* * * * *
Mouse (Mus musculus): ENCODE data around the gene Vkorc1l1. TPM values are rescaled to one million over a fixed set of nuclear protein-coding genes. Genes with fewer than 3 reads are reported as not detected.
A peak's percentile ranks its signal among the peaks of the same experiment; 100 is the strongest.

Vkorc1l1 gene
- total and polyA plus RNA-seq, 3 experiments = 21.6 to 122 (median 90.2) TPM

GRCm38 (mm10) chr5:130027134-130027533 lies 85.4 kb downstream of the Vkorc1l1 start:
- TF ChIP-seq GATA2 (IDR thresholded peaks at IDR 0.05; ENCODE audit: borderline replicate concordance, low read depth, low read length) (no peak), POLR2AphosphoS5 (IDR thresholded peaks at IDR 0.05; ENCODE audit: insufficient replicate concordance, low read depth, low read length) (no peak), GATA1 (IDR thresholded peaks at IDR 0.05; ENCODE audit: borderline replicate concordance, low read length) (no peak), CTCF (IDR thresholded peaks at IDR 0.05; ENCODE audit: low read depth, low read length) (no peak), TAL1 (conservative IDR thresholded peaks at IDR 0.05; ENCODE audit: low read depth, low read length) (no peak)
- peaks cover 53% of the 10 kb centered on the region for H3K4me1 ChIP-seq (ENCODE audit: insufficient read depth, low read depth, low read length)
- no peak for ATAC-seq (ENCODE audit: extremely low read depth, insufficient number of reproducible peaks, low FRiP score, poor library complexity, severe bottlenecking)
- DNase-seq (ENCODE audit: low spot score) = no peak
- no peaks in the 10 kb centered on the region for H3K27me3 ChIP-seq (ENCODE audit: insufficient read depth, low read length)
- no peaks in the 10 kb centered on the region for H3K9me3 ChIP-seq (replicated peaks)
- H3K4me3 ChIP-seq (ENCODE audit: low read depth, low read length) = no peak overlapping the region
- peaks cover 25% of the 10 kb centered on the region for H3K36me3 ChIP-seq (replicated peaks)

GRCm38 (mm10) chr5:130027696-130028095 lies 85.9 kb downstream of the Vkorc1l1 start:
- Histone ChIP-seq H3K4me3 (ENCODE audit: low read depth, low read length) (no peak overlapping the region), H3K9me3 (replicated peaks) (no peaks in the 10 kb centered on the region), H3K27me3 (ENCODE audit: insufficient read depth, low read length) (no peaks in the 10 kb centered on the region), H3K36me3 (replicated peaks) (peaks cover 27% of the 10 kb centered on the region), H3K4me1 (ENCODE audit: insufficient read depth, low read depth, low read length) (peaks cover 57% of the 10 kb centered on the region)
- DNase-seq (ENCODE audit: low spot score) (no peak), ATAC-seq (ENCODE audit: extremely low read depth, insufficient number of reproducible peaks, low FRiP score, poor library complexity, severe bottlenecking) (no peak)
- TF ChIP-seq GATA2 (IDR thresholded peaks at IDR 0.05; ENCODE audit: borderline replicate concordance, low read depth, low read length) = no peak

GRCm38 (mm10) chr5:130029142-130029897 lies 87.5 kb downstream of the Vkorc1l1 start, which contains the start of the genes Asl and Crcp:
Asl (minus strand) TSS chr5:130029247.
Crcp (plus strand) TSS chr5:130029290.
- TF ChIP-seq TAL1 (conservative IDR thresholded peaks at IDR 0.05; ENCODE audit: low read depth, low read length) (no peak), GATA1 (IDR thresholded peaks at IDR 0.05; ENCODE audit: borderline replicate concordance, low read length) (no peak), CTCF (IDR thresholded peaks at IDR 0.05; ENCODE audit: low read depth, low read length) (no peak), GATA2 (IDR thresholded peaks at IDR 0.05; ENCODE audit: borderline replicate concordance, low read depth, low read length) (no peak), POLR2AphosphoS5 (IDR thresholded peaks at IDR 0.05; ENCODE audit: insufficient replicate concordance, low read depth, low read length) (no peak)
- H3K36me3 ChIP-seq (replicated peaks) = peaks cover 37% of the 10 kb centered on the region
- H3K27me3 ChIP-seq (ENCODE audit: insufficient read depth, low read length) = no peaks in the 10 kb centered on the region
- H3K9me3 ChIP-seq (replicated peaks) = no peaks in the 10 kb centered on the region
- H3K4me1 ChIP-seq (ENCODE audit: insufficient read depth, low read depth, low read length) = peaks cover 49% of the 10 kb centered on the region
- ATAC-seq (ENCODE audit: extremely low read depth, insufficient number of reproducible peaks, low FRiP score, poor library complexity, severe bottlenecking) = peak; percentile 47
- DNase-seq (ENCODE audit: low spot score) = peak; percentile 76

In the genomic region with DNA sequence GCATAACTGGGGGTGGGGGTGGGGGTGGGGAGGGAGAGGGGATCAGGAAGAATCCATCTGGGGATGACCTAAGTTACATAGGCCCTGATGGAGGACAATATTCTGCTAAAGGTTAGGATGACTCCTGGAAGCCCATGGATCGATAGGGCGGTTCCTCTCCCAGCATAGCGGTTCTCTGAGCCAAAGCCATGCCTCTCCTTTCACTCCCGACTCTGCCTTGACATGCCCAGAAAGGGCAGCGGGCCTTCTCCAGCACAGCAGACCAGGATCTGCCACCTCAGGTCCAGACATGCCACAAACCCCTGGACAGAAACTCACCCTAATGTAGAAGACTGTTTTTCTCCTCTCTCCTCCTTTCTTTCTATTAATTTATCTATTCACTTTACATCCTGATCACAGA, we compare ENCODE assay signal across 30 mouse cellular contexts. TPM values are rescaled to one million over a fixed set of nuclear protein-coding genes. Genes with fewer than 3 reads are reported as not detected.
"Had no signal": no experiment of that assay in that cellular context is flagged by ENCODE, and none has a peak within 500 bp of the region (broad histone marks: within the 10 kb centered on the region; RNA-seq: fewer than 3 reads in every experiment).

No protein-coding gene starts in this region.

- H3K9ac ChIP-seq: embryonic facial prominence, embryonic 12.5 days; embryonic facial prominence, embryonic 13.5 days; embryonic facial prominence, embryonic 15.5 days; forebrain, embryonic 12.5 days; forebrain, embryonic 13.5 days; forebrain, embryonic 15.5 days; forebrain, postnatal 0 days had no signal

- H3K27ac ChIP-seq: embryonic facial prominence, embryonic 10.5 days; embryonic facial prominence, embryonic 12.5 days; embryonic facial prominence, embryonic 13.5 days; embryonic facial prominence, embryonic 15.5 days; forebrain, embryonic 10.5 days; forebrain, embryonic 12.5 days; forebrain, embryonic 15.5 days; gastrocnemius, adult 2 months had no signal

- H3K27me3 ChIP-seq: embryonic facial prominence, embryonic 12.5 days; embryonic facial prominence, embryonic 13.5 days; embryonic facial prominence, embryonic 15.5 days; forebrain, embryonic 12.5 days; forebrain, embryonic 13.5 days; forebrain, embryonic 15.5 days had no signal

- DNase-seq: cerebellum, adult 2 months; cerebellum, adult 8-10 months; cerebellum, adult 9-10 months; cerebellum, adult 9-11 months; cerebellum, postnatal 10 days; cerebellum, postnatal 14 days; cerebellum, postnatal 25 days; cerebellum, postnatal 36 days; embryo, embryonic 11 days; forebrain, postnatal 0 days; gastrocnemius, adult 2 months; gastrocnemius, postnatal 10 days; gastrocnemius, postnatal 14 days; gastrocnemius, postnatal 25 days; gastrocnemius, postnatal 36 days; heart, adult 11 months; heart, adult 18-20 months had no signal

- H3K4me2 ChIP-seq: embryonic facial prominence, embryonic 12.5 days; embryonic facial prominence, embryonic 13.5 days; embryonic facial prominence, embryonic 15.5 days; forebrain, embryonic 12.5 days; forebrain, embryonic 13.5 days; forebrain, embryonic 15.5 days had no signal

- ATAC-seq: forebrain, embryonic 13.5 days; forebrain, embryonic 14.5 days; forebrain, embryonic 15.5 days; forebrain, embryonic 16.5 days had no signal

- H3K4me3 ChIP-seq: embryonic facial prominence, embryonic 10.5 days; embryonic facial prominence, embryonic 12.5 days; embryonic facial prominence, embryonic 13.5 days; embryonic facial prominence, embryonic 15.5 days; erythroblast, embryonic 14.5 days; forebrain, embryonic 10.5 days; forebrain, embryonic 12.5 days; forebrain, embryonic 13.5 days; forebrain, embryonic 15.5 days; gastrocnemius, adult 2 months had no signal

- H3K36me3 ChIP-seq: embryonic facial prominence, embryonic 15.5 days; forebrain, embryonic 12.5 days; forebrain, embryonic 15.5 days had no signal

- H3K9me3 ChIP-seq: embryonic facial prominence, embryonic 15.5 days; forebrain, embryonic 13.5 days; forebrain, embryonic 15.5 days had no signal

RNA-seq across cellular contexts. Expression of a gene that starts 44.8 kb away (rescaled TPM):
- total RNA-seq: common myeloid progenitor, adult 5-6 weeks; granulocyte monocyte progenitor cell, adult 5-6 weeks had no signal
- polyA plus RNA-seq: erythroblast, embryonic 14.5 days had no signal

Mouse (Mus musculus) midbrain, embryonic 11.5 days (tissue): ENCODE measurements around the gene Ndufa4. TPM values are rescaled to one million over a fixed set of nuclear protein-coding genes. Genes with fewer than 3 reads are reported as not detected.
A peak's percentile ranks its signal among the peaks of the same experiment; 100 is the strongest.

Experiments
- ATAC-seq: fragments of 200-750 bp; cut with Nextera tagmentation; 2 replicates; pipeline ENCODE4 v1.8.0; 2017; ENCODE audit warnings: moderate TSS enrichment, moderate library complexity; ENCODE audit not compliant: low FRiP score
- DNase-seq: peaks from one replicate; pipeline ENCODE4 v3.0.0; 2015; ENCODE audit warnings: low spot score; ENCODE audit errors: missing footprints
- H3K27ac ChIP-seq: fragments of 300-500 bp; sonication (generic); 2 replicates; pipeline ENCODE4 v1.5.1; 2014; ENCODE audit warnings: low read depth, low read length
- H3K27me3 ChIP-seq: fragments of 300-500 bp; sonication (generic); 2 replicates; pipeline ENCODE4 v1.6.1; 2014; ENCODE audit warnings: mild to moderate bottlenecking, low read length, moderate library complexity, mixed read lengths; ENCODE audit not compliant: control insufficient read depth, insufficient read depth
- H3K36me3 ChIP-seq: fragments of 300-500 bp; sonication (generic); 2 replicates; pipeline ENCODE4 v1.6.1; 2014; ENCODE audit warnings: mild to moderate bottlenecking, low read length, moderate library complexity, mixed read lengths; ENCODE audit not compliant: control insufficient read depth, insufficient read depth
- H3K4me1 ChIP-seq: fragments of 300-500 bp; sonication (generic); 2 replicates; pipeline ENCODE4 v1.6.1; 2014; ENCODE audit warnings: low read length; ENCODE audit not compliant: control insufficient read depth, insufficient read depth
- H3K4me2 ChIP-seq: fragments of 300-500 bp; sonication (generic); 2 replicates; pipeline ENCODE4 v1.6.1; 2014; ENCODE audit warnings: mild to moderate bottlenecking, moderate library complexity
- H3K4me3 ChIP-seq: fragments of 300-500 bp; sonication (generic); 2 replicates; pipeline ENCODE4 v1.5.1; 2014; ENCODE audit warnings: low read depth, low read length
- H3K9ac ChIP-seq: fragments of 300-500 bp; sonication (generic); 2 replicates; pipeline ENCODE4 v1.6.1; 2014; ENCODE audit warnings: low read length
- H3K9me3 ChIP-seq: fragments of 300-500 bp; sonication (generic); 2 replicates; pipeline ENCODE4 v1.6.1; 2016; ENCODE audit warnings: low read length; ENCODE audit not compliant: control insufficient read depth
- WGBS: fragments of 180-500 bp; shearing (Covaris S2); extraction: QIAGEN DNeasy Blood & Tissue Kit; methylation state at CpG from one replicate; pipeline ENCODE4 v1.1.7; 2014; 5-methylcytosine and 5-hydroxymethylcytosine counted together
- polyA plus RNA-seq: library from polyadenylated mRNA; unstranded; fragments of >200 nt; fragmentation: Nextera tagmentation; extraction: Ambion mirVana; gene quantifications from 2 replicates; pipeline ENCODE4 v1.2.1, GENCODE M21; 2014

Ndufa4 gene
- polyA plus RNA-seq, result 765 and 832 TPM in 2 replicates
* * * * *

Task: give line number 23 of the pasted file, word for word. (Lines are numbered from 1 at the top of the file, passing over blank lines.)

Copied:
- H3K27me3 ChIP-seq (ENCODE audit: insufficient read depth, low read length) = no peaks in the 10 kb centered on the region